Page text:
The phenomenal growth of smartphones has opened up avenues for organizations to integrate the devices into the mainstream computing environment. Today’s mobile applications manage to deliver complex functionality on platforms that, by themselves, have limited resources for computing.
Unlike the PC-based universe, the mobile environment is comprised of a number of devices with diverse hardware and software configurations and communication intricacies. This diversity in mobile computing environments presents unique challenges in application development, quality assurance, and deployment, necessitating unique testing strategies. Many enterprise applications that were originally deployed as desktop/web applications are now being ported to mobile devices.
These applications are empowering workforces in varying fields, especially those in sales, the supply chain, field support, and on the shop floor. Mobile applications, despite the limited computing resources at their disposal, are often built to be as Agile and reliable as PC-based applications.
To meet the challenge, mobile application testing has evolved as a separate stream of independent testing.
The goal of mobile application testing is not to find errors. Perhaps your developer has actually done a great job and made no mistakes. Instead, your goal in mobile application testing should be to understand the quality of your offering. Does it work? Does it function as you thought it would? Will it meet the needs of end users so that they are delighted and come back to your app again and again?
But when it comes to mobile application testing, there are unique challenges, like device compatibility, browser compatibility (if it’s a mobile web app), OS compatibility, UI compatibility and what-not. You can’t just ignore various devices and platforms and launch your mobile app casually. You need to succeed. And to succeed, you need to have a robust mobile application that works across the various platforms and devices you intend it to run on. So how should you move forward?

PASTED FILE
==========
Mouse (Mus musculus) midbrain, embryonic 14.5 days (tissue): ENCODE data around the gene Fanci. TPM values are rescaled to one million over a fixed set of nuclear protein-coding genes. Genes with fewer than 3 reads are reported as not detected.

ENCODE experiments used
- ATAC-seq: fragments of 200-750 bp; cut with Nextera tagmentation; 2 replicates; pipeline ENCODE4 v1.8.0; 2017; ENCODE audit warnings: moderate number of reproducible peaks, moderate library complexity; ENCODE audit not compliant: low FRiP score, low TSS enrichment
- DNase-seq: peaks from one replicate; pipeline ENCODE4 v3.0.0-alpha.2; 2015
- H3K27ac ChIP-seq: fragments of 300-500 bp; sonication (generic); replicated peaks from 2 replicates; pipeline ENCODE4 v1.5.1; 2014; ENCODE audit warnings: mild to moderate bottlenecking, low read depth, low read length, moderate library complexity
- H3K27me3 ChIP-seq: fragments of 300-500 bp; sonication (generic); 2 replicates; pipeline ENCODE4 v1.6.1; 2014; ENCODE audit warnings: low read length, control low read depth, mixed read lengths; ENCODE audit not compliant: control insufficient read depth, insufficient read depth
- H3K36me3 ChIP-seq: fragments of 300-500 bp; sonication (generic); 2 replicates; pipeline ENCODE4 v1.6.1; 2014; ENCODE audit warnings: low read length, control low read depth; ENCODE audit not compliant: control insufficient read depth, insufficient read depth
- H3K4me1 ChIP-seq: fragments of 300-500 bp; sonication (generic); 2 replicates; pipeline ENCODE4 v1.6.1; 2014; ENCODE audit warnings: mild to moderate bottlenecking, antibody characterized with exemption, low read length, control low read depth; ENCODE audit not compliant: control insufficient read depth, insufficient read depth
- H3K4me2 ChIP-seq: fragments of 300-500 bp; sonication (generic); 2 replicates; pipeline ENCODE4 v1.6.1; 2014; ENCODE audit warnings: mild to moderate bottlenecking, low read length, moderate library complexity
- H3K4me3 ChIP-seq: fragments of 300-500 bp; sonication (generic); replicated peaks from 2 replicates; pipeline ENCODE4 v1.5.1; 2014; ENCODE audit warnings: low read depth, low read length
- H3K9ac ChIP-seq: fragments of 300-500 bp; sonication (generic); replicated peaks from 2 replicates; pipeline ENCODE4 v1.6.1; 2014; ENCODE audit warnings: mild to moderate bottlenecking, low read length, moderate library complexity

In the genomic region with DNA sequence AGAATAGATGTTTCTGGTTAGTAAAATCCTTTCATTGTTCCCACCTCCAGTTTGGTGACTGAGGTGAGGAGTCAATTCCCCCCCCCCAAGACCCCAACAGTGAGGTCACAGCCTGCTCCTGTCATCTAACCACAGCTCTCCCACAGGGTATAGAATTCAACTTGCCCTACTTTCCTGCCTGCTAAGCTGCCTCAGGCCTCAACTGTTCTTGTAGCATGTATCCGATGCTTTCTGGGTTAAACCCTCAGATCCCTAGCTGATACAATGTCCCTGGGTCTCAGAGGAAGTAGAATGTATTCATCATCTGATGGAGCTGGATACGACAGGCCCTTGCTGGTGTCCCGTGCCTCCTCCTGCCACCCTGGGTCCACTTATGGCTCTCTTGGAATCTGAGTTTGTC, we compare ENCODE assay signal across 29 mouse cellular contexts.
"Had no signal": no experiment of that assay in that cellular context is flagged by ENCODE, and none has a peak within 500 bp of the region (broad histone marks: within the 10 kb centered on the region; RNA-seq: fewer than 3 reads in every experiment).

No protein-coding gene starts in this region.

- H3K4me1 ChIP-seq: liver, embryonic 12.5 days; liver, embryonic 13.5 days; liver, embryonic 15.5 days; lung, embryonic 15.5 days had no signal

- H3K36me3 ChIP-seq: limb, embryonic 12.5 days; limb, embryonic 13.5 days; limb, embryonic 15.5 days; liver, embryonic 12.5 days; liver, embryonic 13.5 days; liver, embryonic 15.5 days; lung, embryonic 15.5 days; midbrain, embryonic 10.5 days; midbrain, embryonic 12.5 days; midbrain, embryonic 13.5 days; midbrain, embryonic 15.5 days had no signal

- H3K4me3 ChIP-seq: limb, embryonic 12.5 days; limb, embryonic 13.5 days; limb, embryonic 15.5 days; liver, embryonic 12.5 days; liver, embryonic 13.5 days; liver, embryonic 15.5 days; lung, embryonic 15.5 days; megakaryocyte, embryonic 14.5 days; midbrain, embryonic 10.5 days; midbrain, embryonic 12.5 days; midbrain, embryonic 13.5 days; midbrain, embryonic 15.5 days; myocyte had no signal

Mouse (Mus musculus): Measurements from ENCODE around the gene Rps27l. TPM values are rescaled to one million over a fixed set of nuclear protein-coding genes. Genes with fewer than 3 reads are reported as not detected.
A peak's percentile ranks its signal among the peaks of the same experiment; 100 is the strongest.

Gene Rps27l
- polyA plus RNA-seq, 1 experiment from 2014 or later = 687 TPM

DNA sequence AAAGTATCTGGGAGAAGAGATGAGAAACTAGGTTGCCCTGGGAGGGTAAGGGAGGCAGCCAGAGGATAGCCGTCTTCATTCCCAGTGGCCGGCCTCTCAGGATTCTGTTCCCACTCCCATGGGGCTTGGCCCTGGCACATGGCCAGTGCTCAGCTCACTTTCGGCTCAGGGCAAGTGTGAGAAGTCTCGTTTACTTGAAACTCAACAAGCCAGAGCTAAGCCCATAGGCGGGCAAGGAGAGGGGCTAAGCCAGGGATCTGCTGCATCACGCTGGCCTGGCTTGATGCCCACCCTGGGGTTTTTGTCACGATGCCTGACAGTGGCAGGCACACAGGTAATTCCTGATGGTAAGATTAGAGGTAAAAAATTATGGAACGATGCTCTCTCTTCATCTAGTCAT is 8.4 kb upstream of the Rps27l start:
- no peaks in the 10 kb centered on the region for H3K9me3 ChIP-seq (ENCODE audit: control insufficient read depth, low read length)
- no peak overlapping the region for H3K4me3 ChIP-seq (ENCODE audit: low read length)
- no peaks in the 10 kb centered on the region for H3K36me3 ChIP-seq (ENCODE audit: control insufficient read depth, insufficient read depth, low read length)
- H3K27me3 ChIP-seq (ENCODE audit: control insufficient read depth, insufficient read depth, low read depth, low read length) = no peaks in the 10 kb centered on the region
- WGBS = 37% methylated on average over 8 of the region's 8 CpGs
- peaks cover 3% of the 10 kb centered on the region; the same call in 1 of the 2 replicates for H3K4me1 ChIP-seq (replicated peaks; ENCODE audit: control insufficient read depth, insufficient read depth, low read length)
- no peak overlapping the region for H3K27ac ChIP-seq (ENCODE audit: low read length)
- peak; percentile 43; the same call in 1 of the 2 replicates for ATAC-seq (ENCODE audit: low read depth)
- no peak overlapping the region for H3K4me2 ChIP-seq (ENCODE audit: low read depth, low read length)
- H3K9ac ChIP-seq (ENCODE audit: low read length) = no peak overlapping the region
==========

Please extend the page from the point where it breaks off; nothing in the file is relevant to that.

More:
Here’s a checklist to help you in your approach:
1. Understand the network landscape and device landscape before testing.
2. Conduct mobile application testing in an uncontrolled real-world environment.
3. Select the right automated testing tool for the success of your mobile application testing program. Some important considerations:
a) One tool should support all desired platforms;
b) The tool should support testing for various screen types, resolutions and input mechanisms; and
c) The tool should be connected to the external system to carry out end-to-end testing.
4. Use the Weighted Device Platform Matrix method to identify the most critical hardware/platform combinations to test. This will be especially useful when the number of hardware/platform combinations is high and time to test is low.
5. Check the end-to-end functional flow in all possible platforms at least once.
6. Conduct performance testing, UI testing and compatibility testing using actual devices. Even though these tests can be done using emulators, testing with actual devices is recommended.
Performance should be measured only under realistic conditions of wireless traffic and maximum user load. Keep in mind the mischievous customer who will always try to find bugs in your app!
Companies intending to deploy mobile applications must plan their testing strategy across manual and automated testing approaches for efficient and error-free delivery. In addition to actual device-based testing, emulators should be included as an integral part of the mobile application testing program. Enterprise applications require special testing techniques. Partnering with a third-party vendor who operates an independent testing practice can be a viable option to manage the expertise, scalability, and quality assurance requirements of mobile application delivery.
You can read more from Harshal at his blog at www.harshalkharod.blog.com